To the editor:
As of November, 2017 there are 4.596,813 active registered voters in New York City. This includes 3,156,031 Democrats; 476,614 Republicans; 814,830 Blanks (no declared party affiliation); 105,023 Independence; 18,379 Conservative; 13,761 Working Family; 7,912 Green; 1,782 Women’s Equality; 258 Reform and 1,319 other registered voters.
Out of 4,596,813 eligible voters, only 726,361 voted for de Blasio, while 303,742 voted for Nicole Malliotakis (Republican/Conservative); 22,891 for Sal Albanese (Reform); 15,763 for Akeem Browder (Green); 10,762 for Michael Tolkin (Smart Cities); 10,592 for Bo Dietl (Dump the Mayor); and 2,635 for Aarron Commery (Libertarian; while 3,504,067 who voted for “None of the Above” by staying home.
When you add up the combined votes of de Blasio’s six opponents with those who stayed home by voting for “None of the Above,” only 14 percent of registered voters supported de Blasio. Even more troubling, less than 726,361 of 3,156,031 — or 22 percent of registered Democrats — voted for him.
He had the benefits and perks of four years being mayor, including daily free media coverage. In addition, virtually every New York City Democratic Party elected official, county and district leader, and local club house, along with most labor unions, endorsed him. This included mailings, phone banks and get-out-the-vote drives. He raised and spent several million dollars. De Blasio had a multi-million dollar media buy. He outspent his Republican opponent Staten Island/Brooklyn State Assemblywoman Nicole Malliotakis by millions.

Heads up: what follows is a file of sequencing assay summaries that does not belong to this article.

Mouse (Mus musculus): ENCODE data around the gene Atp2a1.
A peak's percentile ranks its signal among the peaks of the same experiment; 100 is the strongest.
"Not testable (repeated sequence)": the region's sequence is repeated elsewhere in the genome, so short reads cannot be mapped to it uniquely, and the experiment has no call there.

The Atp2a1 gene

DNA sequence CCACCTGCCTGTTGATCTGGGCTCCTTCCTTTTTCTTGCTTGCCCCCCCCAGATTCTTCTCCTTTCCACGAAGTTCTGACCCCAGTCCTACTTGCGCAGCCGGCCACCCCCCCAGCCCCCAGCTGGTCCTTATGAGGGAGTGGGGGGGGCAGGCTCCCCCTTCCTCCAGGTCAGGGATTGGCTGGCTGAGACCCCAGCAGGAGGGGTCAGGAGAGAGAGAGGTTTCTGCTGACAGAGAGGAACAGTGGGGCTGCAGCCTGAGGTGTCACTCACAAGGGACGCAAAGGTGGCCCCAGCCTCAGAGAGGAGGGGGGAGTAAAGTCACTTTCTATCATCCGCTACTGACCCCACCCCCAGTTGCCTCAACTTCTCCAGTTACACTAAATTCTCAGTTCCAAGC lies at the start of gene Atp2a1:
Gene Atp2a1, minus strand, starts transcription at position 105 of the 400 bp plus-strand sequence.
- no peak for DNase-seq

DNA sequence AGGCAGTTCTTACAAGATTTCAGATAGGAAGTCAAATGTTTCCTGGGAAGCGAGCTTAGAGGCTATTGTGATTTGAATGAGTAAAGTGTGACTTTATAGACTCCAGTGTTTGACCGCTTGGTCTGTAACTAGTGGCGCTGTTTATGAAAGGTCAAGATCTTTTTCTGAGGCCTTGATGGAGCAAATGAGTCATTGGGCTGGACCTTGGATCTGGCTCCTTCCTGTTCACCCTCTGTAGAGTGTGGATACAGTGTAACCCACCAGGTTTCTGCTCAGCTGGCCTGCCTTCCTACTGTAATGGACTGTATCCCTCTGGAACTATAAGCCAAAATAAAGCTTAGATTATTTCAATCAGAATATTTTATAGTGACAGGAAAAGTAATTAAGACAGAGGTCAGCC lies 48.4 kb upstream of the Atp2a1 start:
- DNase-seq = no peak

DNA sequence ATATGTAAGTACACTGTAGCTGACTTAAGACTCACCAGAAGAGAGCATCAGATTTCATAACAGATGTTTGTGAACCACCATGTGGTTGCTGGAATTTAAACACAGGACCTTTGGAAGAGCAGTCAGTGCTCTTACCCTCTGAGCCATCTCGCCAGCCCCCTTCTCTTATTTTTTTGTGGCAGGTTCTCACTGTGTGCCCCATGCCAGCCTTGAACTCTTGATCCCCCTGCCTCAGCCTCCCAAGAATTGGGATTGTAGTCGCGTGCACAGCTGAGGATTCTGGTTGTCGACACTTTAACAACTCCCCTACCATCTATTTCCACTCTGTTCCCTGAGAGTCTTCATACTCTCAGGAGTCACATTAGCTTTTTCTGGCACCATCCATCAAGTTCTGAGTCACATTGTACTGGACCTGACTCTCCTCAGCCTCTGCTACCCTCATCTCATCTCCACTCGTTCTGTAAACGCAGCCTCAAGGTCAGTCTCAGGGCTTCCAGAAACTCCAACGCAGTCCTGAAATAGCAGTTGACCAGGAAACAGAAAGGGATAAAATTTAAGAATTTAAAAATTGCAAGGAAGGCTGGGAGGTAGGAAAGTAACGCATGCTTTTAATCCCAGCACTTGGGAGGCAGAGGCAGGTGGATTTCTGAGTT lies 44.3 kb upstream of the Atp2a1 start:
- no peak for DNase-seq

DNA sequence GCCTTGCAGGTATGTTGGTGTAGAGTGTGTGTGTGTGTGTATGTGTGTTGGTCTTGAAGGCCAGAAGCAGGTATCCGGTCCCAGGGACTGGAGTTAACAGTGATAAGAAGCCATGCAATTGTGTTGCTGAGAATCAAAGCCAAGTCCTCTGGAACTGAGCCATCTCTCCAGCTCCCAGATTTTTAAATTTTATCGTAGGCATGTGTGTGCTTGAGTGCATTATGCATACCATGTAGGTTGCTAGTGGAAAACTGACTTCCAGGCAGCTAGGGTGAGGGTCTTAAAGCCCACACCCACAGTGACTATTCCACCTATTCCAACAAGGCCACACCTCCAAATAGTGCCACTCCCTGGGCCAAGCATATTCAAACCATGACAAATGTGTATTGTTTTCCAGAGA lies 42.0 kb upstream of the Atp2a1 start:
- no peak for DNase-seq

Any Republican running for Mayor of New York City in 2017 needed both name recognition and $30 million dollars to compensate for this overwhelming 6-to-1 Democrat-to-Republican deficit. A media buy of several million per week for months, several dozen direct mail pieces, phone banks and a door-to-door vote pull operation would be required to remain competitive.
All of the above would have to be supplemented by millions more from independent Political Action Committees. Malliotakis lacked the financial resources to pay for this. It was also needed to offset de Blasio’s several million in independent expenditures from various municipal labor unions and other pay-to-play special interest groups. They have all benefited during his first term in office and looked for four more years of the same.
Incumbent Mayor de Blasio started off the General Election contest several months ago as the odds-on favorite to win. This is despite GOP candidate Nicole Malliotakis’ knowledge and ability to articulate her views.